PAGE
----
Since I was very, very, very young, I was taught the male baseball watchers in my family are to be fans of the New York Yankees. I do believe I have been a tremendous disappointment to my male brethren, as their indoctrination process failed miserably.
I started out cheering for the Montreal Expos. I followed Gary Carter after his trade to the New York Mets, and remained a Mets’ fan until Gary’s death. It was then the campaigning from my family members began in earnest once again. However, I took a different turn, and have been a Detroit Tiger’s fan since then. I can state on a stack of Bibles: I am NOT a Yankee fan. I will never be a Yankee fan. I will never turn to the dark side. It will not happen. Ever.
There are some aspects of the Yankees’ organization that I ADMIRE: their incredible sense of history and tradition, their many championships, and most of all, The Captain, #2 Derek Jeter.
As anyone who follows sports, or even might be a casual baseball fan knows, Derek Jeter is retiring at the end of this season. His announcement during last year’s off-season came as no surprise as the other three of the “core four” Yankees: Mariano Rivera, Andy Pettitte, and Jorge Posada had already retired in the past few years. He’s getting old, and the body is starting to break down. His desire to play is still there, but he know’s it is time to step away, and let the re-building of the Yankees begin.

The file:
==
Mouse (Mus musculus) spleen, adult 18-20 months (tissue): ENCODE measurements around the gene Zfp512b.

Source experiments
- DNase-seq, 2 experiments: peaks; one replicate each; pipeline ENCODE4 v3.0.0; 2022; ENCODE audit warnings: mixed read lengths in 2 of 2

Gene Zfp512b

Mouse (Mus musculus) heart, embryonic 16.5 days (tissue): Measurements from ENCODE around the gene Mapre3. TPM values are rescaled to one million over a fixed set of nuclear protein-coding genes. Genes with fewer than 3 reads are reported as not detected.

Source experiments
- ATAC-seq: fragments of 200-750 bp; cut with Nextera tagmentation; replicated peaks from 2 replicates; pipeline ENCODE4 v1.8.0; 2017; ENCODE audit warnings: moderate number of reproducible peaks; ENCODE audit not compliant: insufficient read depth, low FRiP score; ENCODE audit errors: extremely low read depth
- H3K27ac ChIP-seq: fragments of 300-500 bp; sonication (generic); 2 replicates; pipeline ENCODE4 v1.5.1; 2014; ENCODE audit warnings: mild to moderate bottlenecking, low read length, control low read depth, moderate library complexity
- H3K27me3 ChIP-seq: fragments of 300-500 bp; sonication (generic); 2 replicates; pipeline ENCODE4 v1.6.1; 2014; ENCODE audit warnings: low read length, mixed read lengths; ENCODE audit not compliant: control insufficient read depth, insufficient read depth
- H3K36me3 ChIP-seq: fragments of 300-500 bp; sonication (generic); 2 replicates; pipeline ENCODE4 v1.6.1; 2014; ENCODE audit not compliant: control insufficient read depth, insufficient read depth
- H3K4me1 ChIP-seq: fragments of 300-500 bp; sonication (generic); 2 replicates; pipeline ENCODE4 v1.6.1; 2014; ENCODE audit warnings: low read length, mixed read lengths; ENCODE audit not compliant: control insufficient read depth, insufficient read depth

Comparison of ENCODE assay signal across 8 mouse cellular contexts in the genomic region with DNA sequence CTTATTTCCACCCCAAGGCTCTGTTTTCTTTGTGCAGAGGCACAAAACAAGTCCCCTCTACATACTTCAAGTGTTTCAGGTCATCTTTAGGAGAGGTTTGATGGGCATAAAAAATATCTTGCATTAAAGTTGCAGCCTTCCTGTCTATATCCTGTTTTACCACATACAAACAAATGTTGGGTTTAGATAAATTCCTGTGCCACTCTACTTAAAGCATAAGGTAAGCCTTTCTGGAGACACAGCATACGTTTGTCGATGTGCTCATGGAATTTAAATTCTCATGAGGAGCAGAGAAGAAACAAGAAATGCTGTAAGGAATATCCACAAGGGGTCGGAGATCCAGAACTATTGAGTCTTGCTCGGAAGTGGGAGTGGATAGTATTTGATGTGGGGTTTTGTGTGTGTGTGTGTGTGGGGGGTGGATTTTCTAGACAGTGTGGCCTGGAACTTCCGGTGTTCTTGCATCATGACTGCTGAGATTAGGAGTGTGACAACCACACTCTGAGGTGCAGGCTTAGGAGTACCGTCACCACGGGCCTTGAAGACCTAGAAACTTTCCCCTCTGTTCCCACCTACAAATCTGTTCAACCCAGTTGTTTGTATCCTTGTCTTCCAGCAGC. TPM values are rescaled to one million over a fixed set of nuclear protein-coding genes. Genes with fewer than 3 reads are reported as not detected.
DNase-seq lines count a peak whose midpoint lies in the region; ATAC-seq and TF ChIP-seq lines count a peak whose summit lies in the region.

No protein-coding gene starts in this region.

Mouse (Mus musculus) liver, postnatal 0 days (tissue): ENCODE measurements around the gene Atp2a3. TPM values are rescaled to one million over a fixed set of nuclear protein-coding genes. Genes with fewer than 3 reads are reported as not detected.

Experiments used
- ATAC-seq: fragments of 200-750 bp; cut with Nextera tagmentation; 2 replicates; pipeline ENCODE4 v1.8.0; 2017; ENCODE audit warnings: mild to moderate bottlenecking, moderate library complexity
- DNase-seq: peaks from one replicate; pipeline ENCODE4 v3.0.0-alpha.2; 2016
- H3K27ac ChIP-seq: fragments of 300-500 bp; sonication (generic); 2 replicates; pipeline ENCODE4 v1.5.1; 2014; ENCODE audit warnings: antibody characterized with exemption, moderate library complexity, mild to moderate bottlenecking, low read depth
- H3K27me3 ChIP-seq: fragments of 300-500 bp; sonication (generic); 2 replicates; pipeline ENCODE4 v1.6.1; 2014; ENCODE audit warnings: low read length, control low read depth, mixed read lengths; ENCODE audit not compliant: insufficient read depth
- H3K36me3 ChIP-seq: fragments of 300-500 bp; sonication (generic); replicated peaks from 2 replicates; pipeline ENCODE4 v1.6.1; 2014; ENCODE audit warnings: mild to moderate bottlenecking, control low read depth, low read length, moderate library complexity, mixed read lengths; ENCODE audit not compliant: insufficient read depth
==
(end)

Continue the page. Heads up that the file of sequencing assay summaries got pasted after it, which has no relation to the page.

This column won’t contain the story of his upbringing in a travelling military family, the missteps of several GM’s who skipped him in the draft, or his pre-MLB career. It will contain pertinent statistics when required to outline a point. No, this column is about Derek Jeter, the baseball player, athelete, and most importantly, role model to everyone in sports.
The final game in his Hall of Fame career will fittingly be against the arch-rival Boston Red Sox, in Boston on September 28th. His final home game is on Thursday night, the 25th, against this year’s AL East Champion Baltimore Orioles. I expect it will be one of the most emotional games of all times.
The last time I remember being this psyched up for a regular season game NOT involving one of my teams, actually involved the Baltimore Orioles as well. Except that game didn’t involve just the number 2, it involved the number 2131. It was on September 6, 1995 and Cal Ripken, as he broke Lou Gehrig’s all-time “Iron Man” record for consecutive games played. I remember watching the game in my room, and as the game became official seeing that banner drop. I remember Oriole Park at Camden Yards going insane, Ripken running a lap around the stadium giving high-fives to the fans, and me applauding and shedding tears the whole time. The similarities between the two are there, but Ripken was by far the better defensive player. Both played shortstop (Ripken for the majority of his career), both hold almost unbreakable records on their teams, both ended their career’s at the right time, and both are the model for what a profesional athlete should be.